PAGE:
On February 15, 2019, thousands of students in over one hundred countries, including the United States, Germany, England, and Uganda, went on school strikes to protest the U.S. Congress’ refusal to debate House Representative Alexandria Ocasio-Cortez’s Green New Deal. The Green New Deal, includes a proposal to reduce carbon emissions by forty-five percent and complete a transition to renewable energy by, 2030. Regardless of one’s opinion of the Green New Deal, students are committed to combating climate change, and they expect the authorities that shape their world, from schools to governmental organizations, to be equally committed to promoting environmental sustainability.
After a 2016 through 2018 pilot program showed environmental benefits for using electric buses, selected Massachusetts school districts have been awarded grants to pay for buses, batteries, and chargers for the 2018 through 2019 school year. The Massachusetts Department of Energy Resources awarded roughly two million U.S. dollars in grant money from The Regional Greenhouse Gas Initiative for the project. The money was divided amongst three school districts: Concord-Carlisle Public Schools, Amherst-Pelham Regional Public Schools, and Cambridge Public Schools. In the short term, replacing diesel powered buses with battery powered ones isn’t cost effective. According to the data from the pilot program, an average diesel powered bus in the United States cost from ten thousand to twenty thousand U.S. dollars and lasts a maximum of twelve years. By contrast, an average battery powered bus in the United States costs three hundred ninety-five thousand U.S. dollars, and an average battery lasts a maximum of ten years. Potentially, a company using only battery powered buses could accrue additional expenses if an otherwise functional bus needed its batteries replaced.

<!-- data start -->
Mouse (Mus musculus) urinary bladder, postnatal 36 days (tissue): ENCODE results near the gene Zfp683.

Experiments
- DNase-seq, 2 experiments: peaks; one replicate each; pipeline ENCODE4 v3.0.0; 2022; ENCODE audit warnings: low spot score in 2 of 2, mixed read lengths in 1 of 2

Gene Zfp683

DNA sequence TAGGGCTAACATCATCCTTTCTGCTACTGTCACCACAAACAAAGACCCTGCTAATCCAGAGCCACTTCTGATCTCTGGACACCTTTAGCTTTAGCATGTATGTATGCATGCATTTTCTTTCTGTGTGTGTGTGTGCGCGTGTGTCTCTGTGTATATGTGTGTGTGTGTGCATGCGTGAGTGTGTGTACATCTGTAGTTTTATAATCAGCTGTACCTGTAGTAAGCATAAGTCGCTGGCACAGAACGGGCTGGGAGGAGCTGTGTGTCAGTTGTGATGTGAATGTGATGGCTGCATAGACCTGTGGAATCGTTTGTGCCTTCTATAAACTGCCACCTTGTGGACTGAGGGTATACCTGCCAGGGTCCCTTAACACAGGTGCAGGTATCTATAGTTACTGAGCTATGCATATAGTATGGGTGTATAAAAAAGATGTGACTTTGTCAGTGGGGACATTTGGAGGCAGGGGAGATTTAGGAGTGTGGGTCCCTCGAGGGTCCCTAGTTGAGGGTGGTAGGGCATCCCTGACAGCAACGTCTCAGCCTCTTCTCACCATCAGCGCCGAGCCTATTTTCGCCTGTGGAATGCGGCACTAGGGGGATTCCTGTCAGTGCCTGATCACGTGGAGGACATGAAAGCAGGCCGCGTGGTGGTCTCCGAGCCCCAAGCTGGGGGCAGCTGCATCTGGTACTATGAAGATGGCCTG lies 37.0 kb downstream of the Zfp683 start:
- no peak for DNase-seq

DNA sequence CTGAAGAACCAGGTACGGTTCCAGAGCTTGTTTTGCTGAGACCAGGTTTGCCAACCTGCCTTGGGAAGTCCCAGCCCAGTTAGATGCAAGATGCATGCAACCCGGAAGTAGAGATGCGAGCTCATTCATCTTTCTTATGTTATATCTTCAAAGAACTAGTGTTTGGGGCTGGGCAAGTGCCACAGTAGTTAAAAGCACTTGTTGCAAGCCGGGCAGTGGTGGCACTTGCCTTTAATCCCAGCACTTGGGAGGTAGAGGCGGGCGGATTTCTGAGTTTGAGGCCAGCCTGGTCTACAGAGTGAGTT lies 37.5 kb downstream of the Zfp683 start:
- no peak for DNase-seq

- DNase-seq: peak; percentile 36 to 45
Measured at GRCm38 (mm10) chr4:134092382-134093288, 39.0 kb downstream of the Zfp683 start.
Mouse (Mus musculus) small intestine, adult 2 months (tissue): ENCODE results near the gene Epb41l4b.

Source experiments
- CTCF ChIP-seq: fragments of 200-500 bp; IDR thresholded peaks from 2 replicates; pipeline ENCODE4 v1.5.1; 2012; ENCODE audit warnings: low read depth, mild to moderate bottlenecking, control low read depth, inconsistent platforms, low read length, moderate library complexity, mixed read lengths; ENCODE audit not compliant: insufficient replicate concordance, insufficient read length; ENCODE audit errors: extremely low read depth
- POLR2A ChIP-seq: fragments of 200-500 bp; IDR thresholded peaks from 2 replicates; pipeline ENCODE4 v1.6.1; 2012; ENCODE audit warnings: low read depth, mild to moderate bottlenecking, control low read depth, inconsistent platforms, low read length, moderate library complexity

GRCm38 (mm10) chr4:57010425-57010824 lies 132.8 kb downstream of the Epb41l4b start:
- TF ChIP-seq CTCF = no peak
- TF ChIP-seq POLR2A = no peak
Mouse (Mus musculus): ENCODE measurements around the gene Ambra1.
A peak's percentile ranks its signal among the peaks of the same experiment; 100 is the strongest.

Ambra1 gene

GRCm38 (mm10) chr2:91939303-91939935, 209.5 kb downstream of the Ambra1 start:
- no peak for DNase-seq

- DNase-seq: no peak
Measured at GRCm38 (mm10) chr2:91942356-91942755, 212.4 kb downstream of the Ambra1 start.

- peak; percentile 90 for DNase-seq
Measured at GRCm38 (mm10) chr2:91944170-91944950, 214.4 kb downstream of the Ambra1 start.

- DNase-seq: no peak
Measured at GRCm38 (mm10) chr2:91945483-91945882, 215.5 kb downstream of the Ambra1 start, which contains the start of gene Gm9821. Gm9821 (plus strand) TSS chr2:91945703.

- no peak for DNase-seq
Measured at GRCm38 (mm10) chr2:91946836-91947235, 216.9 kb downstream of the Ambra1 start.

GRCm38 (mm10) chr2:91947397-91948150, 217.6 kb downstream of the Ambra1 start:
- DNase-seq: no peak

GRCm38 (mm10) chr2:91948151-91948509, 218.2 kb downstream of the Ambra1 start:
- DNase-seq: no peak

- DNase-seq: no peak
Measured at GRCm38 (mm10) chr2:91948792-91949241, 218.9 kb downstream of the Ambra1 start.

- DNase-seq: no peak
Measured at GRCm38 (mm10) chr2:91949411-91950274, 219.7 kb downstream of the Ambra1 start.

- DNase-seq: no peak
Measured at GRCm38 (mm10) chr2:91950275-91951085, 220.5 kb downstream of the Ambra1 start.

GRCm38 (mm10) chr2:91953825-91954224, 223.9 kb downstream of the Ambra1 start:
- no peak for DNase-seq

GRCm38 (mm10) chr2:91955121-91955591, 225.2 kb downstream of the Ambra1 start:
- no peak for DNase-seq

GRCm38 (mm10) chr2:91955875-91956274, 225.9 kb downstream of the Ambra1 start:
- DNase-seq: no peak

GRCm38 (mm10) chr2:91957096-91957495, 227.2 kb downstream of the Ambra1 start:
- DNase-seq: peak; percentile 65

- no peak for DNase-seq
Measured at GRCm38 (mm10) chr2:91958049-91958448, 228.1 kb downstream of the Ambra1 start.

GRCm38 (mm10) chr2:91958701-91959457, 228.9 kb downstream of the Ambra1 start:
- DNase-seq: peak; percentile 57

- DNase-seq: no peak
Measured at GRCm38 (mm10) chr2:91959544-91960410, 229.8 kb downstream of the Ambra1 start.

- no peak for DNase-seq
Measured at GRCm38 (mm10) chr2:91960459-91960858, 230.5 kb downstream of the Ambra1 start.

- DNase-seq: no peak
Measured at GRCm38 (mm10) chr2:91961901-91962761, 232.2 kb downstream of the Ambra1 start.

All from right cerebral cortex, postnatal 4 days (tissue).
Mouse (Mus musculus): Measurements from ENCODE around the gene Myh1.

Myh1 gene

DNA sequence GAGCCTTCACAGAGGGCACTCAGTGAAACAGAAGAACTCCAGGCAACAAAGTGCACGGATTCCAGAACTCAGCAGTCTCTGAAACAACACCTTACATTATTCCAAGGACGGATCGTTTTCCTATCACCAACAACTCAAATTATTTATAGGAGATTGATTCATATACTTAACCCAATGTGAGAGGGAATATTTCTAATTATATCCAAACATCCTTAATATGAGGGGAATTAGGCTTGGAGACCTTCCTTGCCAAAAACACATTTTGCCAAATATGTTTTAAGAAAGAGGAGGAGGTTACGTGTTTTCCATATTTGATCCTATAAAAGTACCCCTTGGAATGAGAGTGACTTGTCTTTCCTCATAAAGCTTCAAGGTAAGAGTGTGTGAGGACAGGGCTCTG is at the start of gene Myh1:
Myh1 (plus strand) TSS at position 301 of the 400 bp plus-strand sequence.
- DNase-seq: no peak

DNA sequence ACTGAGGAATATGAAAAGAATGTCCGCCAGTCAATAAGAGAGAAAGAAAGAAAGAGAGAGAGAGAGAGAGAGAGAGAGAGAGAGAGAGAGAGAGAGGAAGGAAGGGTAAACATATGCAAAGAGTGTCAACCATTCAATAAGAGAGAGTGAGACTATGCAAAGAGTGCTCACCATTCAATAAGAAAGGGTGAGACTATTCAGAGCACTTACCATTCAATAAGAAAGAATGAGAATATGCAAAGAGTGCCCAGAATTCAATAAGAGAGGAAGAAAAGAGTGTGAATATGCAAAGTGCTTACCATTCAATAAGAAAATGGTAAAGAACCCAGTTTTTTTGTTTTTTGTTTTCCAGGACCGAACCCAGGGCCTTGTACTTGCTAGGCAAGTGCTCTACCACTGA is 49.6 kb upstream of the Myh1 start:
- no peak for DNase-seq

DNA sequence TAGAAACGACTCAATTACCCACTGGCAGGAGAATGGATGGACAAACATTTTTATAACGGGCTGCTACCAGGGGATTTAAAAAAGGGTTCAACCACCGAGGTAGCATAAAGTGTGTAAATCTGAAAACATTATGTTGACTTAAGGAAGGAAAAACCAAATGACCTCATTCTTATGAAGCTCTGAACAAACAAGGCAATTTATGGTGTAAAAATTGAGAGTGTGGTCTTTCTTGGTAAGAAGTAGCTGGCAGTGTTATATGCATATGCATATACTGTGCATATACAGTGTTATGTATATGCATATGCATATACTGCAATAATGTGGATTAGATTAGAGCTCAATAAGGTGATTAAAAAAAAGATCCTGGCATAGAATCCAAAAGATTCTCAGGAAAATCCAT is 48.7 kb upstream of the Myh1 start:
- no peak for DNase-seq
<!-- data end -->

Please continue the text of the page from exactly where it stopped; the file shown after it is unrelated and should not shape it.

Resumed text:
Though electric buses are more financially costly than diesel buses, they are far less costly to the environment. According to a 2018 study by the Union of Concerned Scientists, battery powered buses have more environmental benefits than buses powered by diesel or natural gas. Electric battery powered buses have roughly seventy percent lower global warming gas emissions than buses powered by diesel or by natural gas. Even taking into account regional differences in carbon emissions across the United States and carbon emissions released from powering the electric buses’ batteries, electric battery buses are 2.5 times cleaner than diesel buses in terms of lifecycle carbon emissions.
The affected local communities and the U.S. media approve of the three Massachusetts school districts’ decision to use electric battery powered school buses. However, some critics claim Massachusetts’ transition from diesel powered school buses to electric battery powered ones isn’t happening soon enough. In an article for, The Boston Globe, Vincent Petryk, David Doyle, and Veena Dharmaraj argue that all of Massachusetts’ public buses should be buses that release zero carbon emissions, because the environmental instability caused by climate change causes socioeconomic instability for all of Massachusetts’ communities, and its small businesses aren’t sustainable if whole communities worth of clients are displaced by natural disasters. The Massachusetts model may change how the nation uses energy, one bus at a time.